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Changes in Body Growth of Labeo rohita in Relation to Dietary Carbohydrate Content and Protein Levels using Gelatinized and Non-Gelatinized Corn | OMICS International | Abstract
ISSN: 2155-9546

Journal of Aquaculture Research & Development
Open Access

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Research Article

Changes in Body Growth of Labeo rohita in Relation to Dietary Carbohydrate Content and Protein Levels using Gelatinized and Non-Gelatinized Corn

Mahwish Qamer*, Farkhanda Asad and Nimra Tahir

Department of Zoology, Wildlife and Fisheries, GC, University Faisalabad, Pakistan

*Corresponding Author:
Mahwish Qamer
Department of Zoology, Wildlife and Fisheries
GC, University Faisalabad, Pakistan
Tel: 92-333-8618057
E-mail: [email protected]

Received Date: April 17, 2014; Accepted Date: July 21, 2014; Published Date: July 31, 2014

Citation: Qamer M, Asad F, Tahir N (2014) Changes in Body Growth of Labeo rohita in Relation to Dietary Carbohydrate Content and Protein Levels using Gelatinized and Non-Gelatinized Corn. J Aquac Res Development 5: 248. doi:10.4172/2155-9546.1000248

Copyright: © 2014 Qamer M, et al. This is an open-access article distributed under the terms of the Creative Commons Attribution License, which permits unrestricted use, distribution, and reproduction in any medium, provided the original author and source are credited.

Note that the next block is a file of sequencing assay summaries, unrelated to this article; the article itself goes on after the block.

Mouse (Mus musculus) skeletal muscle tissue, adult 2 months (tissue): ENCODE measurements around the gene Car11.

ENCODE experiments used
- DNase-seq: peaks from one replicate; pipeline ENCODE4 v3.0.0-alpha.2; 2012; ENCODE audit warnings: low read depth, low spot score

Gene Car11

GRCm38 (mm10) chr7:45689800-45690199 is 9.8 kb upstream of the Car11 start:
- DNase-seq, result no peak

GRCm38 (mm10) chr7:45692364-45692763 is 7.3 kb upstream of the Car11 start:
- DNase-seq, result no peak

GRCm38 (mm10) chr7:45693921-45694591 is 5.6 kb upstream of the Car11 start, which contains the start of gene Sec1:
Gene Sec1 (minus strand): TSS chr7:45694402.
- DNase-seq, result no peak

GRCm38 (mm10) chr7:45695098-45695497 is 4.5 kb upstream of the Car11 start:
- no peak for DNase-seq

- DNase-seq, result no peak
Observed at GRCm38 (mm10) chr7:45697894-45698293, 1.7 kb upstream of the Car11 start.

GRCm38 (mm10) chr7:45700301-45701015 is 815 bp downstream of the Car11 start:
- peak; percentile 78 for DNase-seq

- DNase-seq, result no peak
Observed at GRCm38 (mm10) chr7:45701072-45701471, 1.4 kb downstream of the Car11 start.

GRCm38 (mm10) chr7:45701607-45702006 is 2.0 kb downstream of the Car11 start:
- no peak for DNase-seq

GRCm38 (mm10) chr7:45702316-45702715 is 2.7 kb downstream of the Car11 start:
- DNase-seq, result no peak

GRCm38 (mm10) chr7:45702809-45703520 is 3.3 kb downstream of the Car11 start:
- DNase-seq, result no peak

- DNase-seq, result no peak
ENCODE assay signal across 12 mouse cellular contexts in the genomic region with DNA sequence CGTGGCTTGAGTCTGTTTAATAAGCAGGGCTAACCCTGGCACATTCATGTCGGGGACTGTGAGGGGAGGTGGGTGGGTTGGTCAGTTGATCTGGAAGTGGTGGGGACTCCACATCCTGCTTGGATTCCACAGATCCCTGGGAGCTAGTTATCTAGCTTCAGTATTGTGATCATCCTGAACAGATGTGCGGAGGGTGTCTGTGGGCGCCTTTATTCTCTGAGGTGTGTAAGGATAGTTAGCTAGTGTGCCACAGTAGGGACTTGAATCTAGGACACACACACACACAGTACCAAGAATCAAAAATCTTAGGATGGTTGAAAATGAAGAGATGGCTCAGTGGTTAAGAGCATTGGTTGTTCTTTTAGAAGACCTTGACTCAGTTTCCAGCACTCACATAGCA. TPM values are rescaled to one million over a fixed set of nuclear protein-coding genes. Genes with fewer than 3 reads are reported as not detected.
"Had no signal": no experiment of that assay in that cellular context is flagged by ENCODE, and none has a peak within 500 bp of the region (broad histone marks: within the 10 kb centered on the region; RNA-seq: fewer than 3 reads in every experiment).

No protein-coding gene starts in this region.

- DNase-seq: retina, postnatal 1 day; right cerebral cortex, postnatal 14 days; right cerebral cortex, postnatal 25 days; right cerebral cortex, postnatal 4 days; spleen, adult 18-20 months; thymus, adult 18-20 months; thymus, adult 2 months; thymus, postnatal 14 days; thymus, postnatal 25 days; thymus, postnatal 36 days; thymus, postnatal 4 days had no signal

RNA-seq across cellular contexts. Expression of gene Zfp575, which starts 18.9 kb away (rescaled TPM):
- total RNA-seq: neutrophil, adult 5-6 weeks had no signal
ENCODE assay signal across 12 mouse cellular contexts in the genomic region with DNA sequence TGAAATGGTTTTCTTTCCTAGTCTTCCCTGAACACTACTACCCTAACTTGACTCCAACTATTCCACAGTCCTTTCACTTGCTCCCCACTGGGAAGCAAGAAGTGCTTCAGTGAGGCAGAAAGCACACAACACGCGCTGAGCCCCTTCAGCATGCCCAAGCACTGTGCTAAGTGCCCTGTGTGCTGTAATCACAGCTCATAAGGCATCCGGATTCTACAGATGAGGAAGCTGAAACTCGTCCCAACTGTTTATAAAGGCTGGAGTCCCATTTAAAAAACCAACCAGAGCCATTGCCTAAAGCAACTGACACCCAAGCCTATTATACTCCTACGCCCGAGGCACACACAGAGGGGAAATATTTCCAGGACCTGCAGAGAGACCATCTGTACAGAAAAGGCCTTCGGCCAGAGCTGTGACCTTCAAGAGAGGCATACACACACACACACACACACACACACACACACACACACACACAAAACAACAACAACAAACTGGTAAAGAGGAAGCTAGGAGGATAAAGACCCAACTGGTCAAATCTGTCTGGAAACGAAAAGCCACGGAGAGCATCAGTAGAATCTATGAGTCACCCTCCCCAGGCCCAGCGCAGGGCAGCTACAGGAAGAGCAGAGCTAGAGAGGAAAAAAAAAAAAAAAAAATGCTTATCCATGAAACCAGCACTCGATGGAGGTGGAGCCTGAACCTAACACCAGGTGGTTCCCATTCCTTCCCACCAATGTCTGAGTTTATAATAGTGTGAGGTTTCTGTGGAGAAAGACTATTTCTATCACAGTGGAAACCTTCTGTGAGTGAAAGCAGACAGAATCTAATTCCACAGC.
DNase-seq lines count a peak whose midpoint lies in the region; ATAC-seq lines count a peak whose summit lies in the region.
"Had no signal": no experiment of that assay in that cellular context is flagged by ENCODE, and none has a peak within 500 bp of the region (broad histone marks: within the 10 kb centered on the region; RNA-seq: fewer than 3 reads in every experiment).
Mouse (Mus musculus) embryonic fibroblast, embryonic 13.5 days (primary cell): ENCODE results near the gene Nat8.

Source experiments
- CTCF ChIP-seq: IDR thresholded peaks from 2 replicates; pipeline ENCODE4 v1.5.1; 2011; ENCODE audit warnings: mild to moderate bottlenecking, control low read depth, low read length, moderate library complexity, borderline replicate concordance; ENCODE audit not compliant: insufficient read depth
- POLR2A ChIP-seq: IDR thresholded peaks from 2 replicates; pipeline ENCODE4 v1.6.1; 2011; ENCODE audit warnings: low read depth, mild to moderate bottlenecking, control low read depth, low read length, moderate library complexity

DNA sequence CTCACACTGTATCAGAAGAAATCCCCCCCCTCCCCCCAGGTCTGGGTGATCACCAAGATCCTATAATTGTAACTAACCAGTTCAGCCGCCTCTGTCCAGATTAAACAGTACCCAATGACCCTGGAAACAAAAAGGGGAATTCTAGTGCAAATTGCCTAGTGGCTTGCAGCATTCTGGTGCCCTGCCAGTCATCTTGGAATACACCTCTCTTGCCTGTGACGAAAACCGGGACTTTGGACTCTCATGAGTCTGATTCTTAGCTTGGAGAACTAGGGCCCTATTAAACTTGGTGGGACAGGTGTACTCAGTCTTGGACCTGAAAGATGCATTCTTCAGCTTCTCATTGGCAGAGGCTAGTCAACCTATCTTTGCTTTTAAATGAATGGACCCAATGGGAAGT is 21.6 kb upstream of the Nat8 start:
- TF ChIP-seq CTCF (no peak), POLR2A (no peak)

Abstract

For a twelve week experiment, three varying crude protein levels (30, 35 and 40%) were considered to observe the growth and meat composition changes in Labeo rohita raised on six semi purified diets (T1: G, 30% CP; T2: NG, 30% CP; T3: G, 35% CP; T4: NG, 35% CP; T5: G, 40% CP and T6: NG, 40% CP) formulated with either gelatinized or nongelatinized corn starch followed by two replicates for each diet. Fish reared on T5 (G, 40% CP) exhibited highest average body weight (3.63 ± 0.00 g) followed by T3 (3.51 ± 0.00 g), T6 (3.50 ± 0.00 g), T1 (3.49 ± 0.00 g), T4 (3.38 ± 0.00 g) and T2 (3.36 ± 0.00 g) respectively. The statistical differences among these diets were nonsignificant. Correspondingly, average total length achieved by fingerlings was capital (3.30 ± 0.00 cm) treated on T5 (G, 40% CP), followed by T3 (3.28 ± 0.00 cm), T1 (3.20 ± 0.00 cm), T4 (3.19 ± 0.00 cm), T6 (3.16 ± 0.00 cm) and T2 (3.15 ± 0.00 cm) indicating  non-significant differences among diets. Many factors can affect meat quality on the way from producer to consumer. Meat Science is a broad research field where these factors are evaluated in relation to a range of production and quality parameters. Protein, fat and ash content deposition was maximum in fish body meat raised on T5 while dry matter and gross energy retention was highest in T6. Convincingly, it is concluded that gelatinized corn starch at 40% protein level is promising fish feed ingredient for excellent outcomes of quality of meat and growth excellence.

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